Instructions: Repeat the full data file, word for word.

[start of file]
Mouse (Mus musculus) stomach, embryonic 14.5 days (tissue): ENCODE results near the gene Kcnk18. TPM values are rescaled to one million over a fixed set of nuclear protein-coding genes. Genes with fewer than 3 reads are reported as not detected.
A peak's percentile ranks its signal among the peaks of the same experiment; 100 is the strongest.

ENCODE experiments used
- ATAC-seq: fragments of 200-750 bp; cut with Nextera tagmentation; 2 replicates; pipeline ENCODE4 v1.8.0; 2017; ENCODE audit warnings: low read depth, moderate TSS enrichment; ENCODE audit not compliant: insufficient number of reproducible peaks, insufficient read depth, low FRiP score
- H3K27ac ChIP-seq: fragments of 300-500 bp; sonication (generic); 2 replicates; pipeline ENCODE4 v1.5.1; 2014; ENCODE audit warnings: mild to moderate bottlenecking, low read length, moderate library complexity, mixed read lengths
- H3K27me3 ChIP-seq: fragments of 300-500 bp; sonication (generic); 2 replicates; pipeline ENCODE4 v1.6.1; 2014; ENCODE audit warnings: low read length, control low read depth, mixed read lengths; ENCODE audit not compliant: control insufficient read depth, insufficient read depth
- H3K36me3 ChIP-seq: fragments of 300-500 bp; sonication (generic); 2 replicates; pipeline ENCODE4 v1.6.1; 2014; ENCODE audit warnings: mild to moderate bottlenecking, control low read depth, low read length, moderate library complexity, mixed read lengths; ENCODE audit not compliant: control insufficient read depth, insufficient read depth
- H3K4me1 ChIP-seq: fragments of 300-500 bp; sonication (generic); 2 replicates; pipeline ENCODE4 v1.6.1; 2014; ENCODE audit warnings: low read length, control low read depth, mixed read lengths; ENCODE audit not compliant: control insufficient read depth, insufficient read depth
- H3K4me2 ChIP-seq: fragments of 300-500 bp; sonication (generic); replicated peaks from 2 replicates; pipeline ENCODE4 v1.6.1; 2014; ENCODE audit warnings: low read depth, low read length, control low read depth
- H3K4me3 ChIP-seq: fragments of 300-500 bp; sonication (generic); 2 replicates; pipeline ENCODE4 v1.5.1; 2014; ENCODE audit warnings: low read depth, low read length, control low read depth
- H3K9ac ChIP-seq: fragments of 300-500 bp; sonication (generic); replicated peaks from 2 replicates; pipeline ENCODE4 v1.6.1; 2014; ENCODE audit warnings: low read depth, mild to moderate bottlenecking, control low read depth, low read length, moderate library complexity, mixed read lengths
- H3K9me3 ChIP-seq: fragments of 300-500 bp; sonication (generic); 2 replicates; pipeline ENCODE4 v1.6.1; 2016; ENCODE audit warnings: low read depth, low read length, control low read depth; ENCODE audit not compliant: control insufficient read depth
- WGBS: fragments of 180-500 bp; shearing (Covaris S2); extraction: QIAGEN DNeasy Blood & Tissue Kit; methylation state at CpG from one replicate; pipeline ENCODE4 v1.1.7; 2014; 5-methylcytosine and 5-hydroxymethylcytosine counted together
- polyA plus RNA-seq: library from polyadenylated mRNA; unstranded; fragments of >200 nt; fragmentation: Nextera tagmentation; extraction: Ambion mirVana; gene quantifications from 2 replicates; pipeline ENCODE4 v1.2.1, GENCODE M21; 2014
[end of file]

Mouse (Mus musculus) stomach, embryonic 14.5 days (tissue): ENCODE results near the gene Kcnk18. TPM values are rescaled to one million over a fixed set of nuclear protein-coding genes. Genes with fewer than 3 reads are reported as not detected.
A peak's percentile ranks its signal among the peaks of the same experiment; 100 is the strongest.

ENCODE experiments used
- ATAC-seq: fragments of 200-750 bp; cut with Nextera tagmentation; 2 replicates; pipeline ENCODE4 v1.8.0; 2017; ENCODE audit warnings: low read depth, moderate TSS enrichment; ENCODE audit not compliant: insufficient number of reproducible peaks, insufficient read depth, low FRiP score
- H3K27ac ChIP-seq: fragments of 300-500 bp; sonication (generic); 2 replicates; pipeline ENCODE4 v1.5.1; 2014; ENCODE audit warnings: mild to moderate bottlenecking, low read length, moderate library complexity, mixed read lengths
- H3K27me3 ChIP-seq: fragments of 300-500 bp; sonication (generic); 2 replicates; pipeline ENCODE4 v1.6.1; 2014; ENCODE audit warnings: low read length, control low read depth, mixed read lengths; ENCODE audit not compliant: control insufficient read depth, insufficient read depth
- H3K36me3 ChIP-seq: fragments of 300-500 bp; sonication (generic); 2 replicates; pipeline ENCODE4 v1.6.1; 2014; ENCODE audit warnings: mild to moderate bottlenecking, control low read depth, low read length, moderate library complexity, mixed read lengths; ENCODE audit not compliant: control insufficient read depth, insufficient read depth
- H3K4me1 ChIP-seq: fragments of 300-500 bp; sonication (generic); 2 replicates; pipeline ENCODE4 v1.6.1; 2014; ENCODE audit warnings: low read length, control low read depth, mixed read lengths; ENCODE audit not compliant: control insufficient read depth, insufficient read depth
- H3K4me2 ChIP-seq: fragments of 300-500 bp; sonication (generic); replicated peaks from 2 replicates; pipeline ENCODE4 v1.6.1; 2014; ENCODE audit warnings: low read depth, low read length, control low read depth
- H3K4me3 ChIP-seq: fragments of 300-500 bp; sonication (generic); 2 replicates; pipeline ENCODE4 v1.5.1; 2014; ENCODE audit warnings: low read depth, low read length, control low read depth
- H3K9ac ChIP-seq: fragments of 300-500 bp; sonication (generic); replicated peaks from 2 replicates; pipeline ENCODE4 v1.6.1; 2014; ENCODE audit warnings: low read depth, mild to moderate bottlenecking, control low read depth, low read length, moderate library complexity, mixed read lengths
- H3K9me3 ChIP-seq: fragments of 300-500 bp; sonication (generic); 2 replicates; pipeline ENCODE4 v1.6.1; 2016; ENCODE audit warnings: low read depth, low read length, control low read depth; ENCODE audit not compliant: control insufficient read depth
- WGBS: fragments of 180-500 bp; shearing (Covaris S2); extraction: QIAGEN DNeasy Blood & Tissue Kit; methylation state at CpG from one replicate; pipeline ENCODE4 v1.1.7; 2014; 5-methylcytosine and 5-hydroxymethylcytosine counted together
- polyA plus RNA-seq: library from polyadenylated mRNA; unstranded; fragments of >200 nt; fragmentation: Nextera tagmentation; extraction: Ambion mirVana; gene quantifications from 2 replicates; pipeline ENCODE4 v1.2.1, GENCODE M21; 2014